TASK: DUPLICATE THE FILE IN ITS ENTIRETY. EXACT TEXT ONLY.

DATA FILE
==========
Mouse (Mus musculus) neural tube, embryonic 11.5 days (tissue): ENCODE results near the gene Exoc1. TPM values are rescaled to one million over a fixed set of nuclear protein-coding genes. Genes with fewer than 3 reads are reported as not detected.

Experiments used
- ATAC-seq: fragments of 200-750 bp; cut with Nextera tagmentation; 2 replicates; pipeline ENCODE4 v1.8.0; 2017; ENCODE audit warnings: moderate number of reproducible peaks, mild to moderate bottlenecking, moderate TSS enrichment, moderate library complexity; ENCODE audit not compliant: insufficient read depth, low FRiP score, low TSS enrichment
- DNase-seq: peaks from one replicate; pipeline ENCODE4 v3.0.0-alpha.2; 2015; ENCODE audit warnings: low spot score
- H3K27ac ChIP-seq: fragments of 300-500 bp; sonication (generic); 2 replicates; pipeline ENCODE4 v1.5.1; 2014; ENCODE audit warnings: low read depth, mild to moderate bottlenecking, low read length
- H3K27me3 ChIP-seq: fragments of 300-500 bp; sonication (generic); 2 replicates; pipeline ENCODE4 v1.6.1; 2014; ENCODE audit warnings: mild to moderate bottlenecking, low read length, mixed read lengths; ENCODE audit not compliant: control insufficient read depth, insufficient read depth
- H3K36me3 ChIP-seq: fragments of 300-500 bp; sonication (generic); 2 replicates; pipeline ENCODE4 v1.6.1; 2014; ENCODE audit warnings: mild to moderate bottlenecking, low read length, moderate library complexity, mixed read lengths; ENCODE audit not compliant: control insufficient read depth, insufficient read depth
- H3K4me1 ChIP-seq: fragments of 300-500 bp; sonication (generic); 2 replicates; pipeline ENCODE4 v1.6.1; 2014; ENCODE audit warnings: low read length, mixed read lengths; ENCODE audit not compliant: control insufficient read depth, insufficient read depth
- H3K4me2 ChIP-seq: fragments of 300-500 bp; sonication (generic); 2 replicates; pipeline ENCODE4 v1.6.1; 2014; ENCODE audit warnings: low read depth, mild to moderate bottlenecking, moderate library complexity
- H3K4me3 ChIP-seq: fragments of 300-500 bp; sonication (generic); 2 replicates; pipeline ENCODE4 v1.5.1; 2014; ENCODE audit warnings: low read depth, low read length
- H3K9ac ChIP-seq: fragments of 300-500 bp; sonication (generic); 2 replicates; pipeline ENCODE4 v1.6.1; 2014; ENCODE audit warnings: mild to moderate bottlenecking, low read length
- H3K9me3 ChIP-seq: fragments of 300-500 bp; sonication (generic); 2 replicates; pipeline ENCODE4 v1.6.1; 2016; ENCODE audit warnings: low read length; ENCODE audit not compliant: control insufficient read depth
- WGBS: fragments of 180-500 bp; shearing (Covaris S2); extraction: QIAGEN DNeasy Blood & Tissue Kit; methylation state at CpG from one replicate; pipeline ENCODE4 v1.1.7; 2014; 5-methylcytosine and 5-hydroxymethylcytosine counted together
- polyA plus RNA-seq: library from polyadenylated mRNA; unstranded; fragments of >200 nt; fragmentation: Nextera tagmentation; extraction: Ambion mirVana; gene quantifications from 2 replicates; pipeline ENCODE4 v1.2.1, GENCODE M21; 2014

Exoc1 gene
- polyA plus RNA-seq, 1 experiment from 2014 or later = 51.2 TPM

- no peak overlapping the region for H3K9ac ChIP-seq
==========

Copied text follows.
Mouse (Mus musculus) neural tube, embryonic 11.5 days (tissue): ENCODE results near the gene Exoc1. TPM values are rescaled to one million over a fixed set of nuclear protein-coding genes. Genes with fewer than 3 reads are reported as not detected.

Experiments used
- ATAC-seq: fragments of 200-750 bp; cut with Nextera tagmentation; 2 replicates; pipeline ENCODE4 v1.8.0; 2017; ENCODE audit warnings: moderate number of reproducible peaks, mild to moderate bottlenecking, moderate TSS enrichment, moderate library complexity; ENCODE audit not compliant: insufficient read depth, low FRiP score, low TSS enrichment
- DNase-seq: peaks from one replicate; pipeline ENCODE4 v3.0.0-alpha.2; 2015; ENCODE audit warnings: low spot score
- H3K27ac ChIP-seq: fragments of 300-500 bp; sonication (generic); 2 replicates; pipeline ENCODE4 v1.5.1; 2014; ENCODE audit warnings: low read depth, mild to moderate bottlenecking, low read length
- H3K27me3 ChIP-seq: fragments of 300-500 bp; sonication (generic); 2 replicates; pipeline ENCODE4 v1.6.1; 2014; ENCODE audit warnings: mild to moderate bottlenecking, low read length, mixed read lengths; ENCODE audit not compliant: control insufficient read depth, insufficient read depth
- H3K36me3 ChIP-seq: fragments of 300-500 bp; sonication (generic); 2 replicates; pipeline ENCODE4 v1.6.1; 2014; ENCODE audit warnings: mild to moderate bottlenecking, low read length, moderate library complexity, mixed read lengths; ENCODE audit not compliant: control insufficient read depth, insufficient read depth
- H3K4me1 ChIP-seq: fragments of 300-500 bp; sonication (generic); 2 replicates; pipeline ENCODE4 v1.6.1; 2014; ENCODE audit warnings: low read length, mixed read lengths; ENCODE audit not compliant: control insufficient read depth, insufficient read depth
- H3K4me2 ChIP-seq: fragments of 300-500 bp; sonication (generic); 2 replicates; pipeline ENCODE4 v1.6.1; 2014; ENCODE audit warnings: low read depth, mild to moderate bottlenecking, moderate library complexity
- H3K4me3 ChIP-seq: fragments of 300-500 bp; sonication (generic); 2 replicates; pipeline ENCODE4 v1.5.1; 2014; ENCODE audit warnings: low read depth, low read length
- H3K9ac ChIP-seq: fragments of 300-500 bp; sonication (generic); 2 replicates; pipeline ENCODE4 v1.6.1; 2014; ENCODE audit warnings: mild to moderate bottlenecking, low read length
- H3K9me3 ChIP-seq: fragments of 300-500 bp; sonication (generic); 2 replicates; pipeline ENCODE4 v1.6.1; 2016; ENCODE audit warnings: low read length; ENCODE audit not compliant: control insufficient read depth
- WGBS: fragments of 180-500 bp; shearing (Covaris S2); extraction: QIAGEN DNeasy Blood & Tissue Kit; methylation state at CpG from one replicate; pipeline ENCODE4 v1.1.7; 2014; 5-methylcytosine and 5-hydroxymethylcytosine counted together
- polyA plus RNA-seq: library from polyadenylated mRNA; unstranded; fragments of >200 nt; fragmentation: Nextera tagmentation; extraction: Ambion mirVana; gene quantifications from 2 replicates; pipeline ENCODE4 v1.2.1, GENCODE M21; 2014

Exoc1 gene
- polyA plus RNA-seq, 1 experiment from 2014 or later = 51.2 TPM

- no peak overlapping the region for H3K9ac ChIP-seq